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Investigation Interviews: to Record or Not to Record?

Could the fear of “screwing up” be jeopardizing the integrity of the investigation interview process?

Posted by Dawn Lomer on August 8th, 2012

We’ve written about this topic before on this blog, usually arguing strongly for it. And many of the investigators we’ve interviewed about recording investigation interviews find it to be a valuable and necessary step in the process, providing solid back-up and dispelling any doubt about who said what and how it was said.

But there are always dissenters on this topic and they, too, have valid reasons for their opinions. In the August edition of his newsletter, Hamlet’s Mind, Don Rabon makes a compelling case for recording investigation interviews while acknowledging the validity of the other side of the argument. With his permission, we’ve reproduced his article here.

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The Case for Recording Interviews

Between the June issue and the publication of this issue [of Hamlet’s Mind], I had an enjoyable, multi-person conference call with a group of attorneys and investigators from a large corporation. The focus of the electronic meeting was to discuss recording the interview, in particular, with regard to subsequent personnel actions. Those of you having been with me for any length of time know my positioning on two critical interviewing related topics: Every organization – private or public – for whom interviewing is a critical component should have a written interviewing policy and interviews, involving the potential for significant downstream consequences, should be recorded.

First of all, I appreciated the fact they were exploring the concept – I think at the behest of personnel responsible for conducting the interviews – and were willing to take time out of, what I know is a busy and challenging schedule, to spend a little time discussing the topic with me. During the conversation they shared with me that they had canvased attorneys in similar organizations across the fruited plain and there was an overwhelming opinion that the interviews SHOULD NOT be recorded. To me, that is like saying – and I say this as a Baptist – that a group of Baptist preachers asked some other Baptist preachers what they thought of full immersion baptism and they were all for it! Well, what do you know?

I responded to them with all of the sincerity I have in my precious, little heart that maybe it would be a good idea to canvas others – for example, those who conduct the interviews, to gain their perspective. Why? Because I believe (and I told them so) the default setting in an attorney’s mind is, “No”.

Don’t get me wrong. These attorneys’ mindsets and my own are the same – err on the side of caution. Their collective concern is that the other side could use the recording to “pick out” or “focus on” some component of the recorded interview to their advantage. That’s a valid thought.

Implications of Not Recording

My concern is that when there is nothing, it opens the door widely to implication: If the interview was appropriate, why can’t we hear it? Why must we have only one side of the articulation of the interview process that occurred as well as the results of the interview? They countered with, “There is a written record or summary of the results with the interviewee’s signature”. Once more: Whose written record or summary is it? Exactly how was it obtained?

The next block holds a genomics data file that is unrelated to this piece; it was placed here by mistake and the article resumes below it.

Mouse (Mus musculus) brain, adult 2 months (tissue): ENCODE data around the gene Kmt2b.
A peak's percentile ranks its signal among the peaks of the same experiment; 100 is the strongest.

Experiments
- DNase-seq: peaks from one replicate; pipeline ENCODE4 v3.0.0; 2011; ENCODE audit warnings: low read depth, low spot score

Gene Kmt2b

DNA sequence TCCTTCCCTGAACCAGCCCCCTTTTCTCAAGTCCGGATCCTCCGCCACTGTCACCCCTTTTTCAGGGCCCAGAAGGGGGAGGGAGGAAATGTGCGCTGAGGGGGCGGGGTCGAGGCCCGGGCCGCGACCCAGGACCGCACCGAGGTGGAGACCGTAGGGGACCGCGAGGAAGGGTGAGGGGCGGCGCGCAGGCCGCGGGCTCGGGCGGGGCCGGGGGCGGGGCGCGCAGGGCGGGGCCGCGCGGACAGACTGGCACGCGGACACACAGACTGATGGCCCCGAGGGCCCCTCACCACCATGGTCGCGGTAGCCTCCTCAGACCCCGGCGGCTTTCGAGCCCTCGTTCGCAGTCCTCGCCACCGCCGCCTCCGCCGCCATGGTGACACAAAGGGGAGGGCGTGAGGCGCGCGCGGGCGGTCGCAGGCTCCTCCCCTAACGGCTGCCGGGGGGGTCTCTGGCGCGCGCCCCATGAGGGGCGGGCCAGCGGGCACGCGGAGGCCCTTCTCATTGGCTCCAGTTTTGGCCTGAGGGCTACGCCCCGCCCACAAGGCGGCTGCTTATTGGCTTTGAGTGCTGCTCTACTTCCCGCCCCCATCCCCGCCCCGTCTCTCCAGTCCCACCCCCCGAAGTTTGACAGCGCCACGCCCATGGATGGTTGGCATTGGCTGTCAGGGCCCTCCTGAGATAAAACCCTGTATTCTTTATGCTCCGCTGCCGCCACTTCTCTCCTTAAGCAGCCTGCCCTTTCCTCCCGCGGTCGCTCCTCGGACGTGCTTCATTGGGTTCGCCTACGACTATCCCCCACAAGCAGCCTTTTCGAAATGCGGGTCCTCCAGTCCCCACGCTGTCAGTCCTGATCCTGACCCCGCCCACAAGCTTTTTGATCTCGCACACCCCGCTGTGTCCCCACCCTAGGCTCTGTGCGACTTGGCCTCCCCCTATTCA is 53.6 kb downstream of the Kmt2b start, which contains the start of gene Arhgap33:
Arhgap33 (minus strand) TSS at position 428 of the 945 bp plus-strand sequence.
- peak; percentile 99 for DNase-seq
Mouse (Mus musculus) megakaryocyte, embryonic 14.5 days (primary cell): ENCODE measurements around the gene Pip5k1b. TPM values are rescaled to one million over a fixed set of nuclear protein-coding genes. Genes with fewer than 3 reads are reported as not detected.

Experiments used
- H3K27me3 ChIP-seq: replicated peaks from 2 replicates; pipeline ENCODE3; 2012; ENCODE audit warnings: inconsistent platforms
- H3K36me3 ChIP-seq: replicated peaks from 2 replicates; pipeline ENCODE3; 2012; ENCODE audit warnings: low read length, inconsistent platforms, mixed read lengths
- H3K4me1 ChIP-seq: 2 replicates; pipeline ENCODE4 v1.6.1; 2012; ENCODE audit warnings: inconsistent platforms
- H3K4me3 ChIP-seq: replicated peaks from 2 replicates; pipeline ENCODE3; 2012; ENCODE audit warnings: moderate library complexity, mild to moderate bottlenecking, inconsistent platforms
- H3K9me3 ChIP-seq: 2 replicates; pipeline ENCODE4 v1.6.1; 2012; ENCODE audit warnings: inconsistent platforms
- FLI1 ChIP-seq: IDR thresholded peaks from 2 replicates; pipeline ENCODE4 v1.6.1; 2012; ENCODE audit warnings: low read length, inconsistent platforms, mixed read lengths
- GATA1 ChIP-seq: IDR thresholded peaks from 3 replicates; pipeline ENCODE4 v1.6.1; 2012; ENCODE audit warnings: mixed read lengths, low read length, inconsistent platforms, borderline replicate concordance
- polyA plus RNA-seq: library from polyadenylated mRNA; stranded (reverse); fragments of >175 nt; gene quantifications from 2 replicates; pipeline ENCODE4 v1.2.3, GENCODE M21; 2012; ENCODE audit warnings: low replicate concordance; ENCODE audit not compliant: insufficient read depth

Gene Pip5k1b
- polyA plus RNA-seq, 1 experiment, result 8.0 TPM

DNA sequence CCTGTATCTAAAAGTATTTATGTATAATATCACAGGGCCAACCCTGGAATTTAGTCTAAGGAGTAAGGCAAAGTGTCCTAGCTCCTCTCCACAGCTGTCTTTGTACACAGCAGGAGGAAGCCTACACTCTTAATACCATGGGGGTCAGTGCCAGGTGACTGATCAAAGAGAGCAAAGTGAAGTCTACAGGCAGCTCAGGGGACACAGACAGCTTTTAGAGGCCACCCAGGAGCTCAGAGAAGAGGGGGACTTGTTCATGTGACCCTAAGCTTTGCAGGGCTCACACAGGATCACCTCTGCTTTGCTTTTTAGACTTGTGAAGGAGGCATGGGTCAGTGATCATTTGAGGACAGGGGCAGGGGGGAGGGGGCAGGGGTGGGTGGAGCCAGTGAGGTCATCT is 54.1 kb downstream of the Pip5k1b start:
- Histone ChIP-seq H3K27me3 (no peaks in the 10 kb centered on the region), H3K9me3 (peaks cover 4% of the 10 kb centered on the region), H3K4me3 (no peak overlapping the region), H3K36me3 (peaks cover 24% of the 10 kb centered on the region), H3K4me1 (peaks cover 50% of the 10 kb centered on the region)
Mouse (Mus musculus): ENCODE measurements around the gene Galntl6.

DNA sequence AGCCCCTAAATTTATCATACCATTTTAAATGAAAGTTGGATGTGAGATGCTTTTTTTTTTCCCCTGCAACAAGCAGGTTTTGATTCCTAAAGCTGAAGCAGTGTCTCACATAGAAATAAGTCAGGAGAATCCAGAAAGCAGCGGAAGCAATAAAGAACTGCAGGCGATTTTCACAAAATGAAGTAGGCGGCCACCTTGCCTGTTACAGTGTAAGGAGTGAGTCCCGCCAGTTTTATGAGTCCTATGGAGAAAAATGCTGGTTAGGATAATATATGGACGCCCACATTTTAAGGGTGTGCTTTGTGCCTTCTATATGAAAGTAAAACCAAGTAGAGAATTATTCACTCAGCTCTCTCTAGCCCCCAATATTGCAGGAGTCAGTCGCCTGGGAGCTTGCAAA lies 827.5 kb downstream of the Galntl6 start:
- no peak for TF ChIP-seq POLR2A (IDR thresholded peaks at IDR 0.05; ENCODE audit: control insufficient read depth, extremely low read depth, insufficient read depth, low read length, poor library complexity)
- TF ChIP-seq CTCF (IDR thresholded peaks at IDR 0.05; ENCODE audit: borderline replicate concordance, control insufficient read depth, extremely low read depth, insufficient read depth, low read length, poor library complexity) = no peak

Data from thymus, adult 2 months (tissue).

The same people who would endeavor to attack some small element of the recorded interview are the same who will fly the implication flag – If they were not trying to hide something, they would want for us to be able to hear or see it, wouldn’t they? To me, if the interview is appropriate, it will stand for itself. Countering implication, most especially in this age of societal skepticism, is going to be a continuing and ever more difficult challenge. I hope I’m wrong.

Fear of the Screw-Up

In the early 1990’s, I conducted a training session for the interview instructors of a federal agency. At the end of the session they asked if I had any videos of interviews they could use as training aids. Well, some people collect stamps but I collect interviews, statements and transcripts – that’s just me. “Sure”, I answered. “But don’t you think you would be better served having your personnel evaluate your own interviews rather than those of other organizations with different topics on the table?” “We don’t record our interviews”. “Wow, I didn’t know that, how come?” After a significant, latency response, they answered, “We’re afraid they’ll screw up”.

You know, we readily address and present other forms of supporting evidence: audit summaries, transactional- electronic data flow, documents, trance analysis and ballistics to name a few. I don’t think we would ever have the position of; we don’t want to perform the analysis because we are afraid they will screw up or we don’t want to perform the audit (investigation) because we are afraid they’ll screw up. Wonder why the hesitancy specific to the interview itself?

Keep in mind; I don’t have a dog in this fight. I am just looking around, trying to pay attention to what’s going on and endeavoring to keep you all aware of the interviewing related hazards I think are coming or are already here. But at the end of the day, record or don’t record and we’re still friends.

Dawn Lomer
Dawn Lomer

Manager of Communications

Dawn Lomer is the Manager of Communications at i-Sight Software and a Certified Fraud Examiner (CFE). She writes about topics related to workplace investigations, ethics and compliance, data security and e-discovery, and hosts i-Sight webinars.

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